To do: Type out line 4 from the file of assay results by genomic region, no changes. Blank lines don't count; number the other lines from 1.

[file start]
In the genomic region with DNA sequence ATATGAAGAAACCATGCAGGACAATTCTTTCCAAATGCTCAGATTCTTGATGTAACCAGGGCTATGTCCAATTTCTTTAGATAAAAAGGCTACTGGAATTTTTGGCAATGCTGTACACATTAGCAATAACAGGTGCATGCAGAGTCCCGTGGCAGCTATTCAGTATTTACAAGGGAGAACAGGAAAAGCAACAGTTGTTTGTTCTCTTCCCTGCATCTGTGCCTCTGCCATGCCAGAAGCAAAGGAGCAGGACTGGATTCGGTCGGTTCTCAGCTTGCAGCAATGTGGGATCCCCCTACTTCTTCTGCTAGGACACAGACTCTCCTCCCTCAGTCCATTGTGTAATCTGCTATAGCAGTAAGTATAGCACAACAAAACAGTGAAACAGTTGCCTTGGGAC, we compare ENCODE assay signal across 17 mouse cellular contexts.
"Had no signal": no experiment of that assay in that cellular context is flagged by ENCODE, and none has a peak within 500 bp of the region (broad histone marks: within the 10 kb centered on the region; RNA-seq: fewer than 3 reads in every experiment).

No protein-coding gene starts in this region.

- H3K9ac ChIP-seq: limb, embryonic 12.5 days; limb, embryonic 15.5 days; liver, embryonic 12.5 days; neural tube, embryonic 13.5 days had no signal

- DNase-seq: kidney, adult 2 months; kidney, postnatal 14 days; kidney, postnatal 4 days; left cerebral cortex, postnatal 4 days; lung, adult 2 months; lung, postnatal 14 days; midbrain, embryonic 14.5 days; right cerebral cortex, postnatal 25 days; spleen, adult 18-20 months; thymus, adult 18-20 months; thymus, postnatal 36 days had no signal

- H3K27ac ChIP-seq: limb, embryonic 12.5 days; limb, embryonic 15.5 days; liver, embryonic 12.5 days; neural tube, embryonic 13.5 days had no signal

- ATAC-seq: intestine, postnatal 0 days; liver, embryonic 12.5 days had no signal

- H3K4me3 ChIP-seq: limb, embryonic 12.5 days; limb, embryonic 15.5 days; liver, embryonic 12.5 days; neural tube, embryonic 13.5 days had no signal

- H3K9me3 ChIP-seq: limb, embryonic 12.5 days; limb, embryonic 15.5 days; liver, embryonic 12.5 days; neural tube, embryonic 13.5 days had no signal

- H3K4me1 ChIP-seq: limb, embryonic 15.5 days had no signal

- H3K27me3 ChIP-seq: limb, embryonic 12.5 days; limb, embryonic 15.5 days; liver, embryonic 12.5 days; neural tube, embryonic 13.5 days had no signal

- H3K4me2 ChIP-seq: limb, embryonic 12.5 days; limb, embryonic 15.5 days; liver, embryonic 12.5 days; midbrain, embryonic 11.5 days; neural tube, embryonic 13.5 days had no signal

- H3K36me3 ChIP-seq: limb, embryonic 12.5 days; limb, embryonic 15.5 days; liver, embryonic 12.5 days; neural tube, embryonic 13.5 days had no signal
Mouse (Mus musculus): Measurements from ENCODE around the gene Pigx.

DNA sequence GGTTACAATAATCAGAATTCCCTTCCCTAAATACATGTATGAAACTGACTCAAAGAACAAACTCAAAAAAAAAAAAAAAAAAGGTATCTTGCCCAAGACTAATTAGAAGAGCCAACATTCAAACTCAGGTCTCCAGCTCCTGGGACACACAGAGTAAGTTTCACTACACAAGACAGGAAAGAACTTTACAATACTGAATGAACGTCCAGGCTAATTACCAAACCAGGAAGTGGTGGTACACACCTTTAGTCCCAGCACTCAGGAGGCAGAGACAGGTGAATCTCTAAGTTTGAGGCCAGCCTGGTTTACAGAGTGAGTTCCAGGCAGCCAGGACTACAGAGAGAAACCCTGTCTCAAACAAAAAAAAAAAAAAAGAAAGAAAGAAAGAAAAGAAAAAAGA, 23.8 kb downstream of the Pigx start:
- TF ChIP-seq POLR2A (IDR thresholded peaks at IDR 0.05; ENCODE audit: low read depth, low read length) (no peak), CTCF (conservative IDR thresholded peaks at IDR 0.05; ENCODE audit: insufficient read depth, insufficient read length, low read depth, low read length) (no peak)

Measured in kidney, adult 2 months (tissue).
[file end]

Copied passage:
- H3K9ac ChIP-seq: limb, embryonic 12.5 days; limb, embryonic 15.5 days; liver, embryonic 12.5 days; neural tube, embryonic 13.5 days had no signal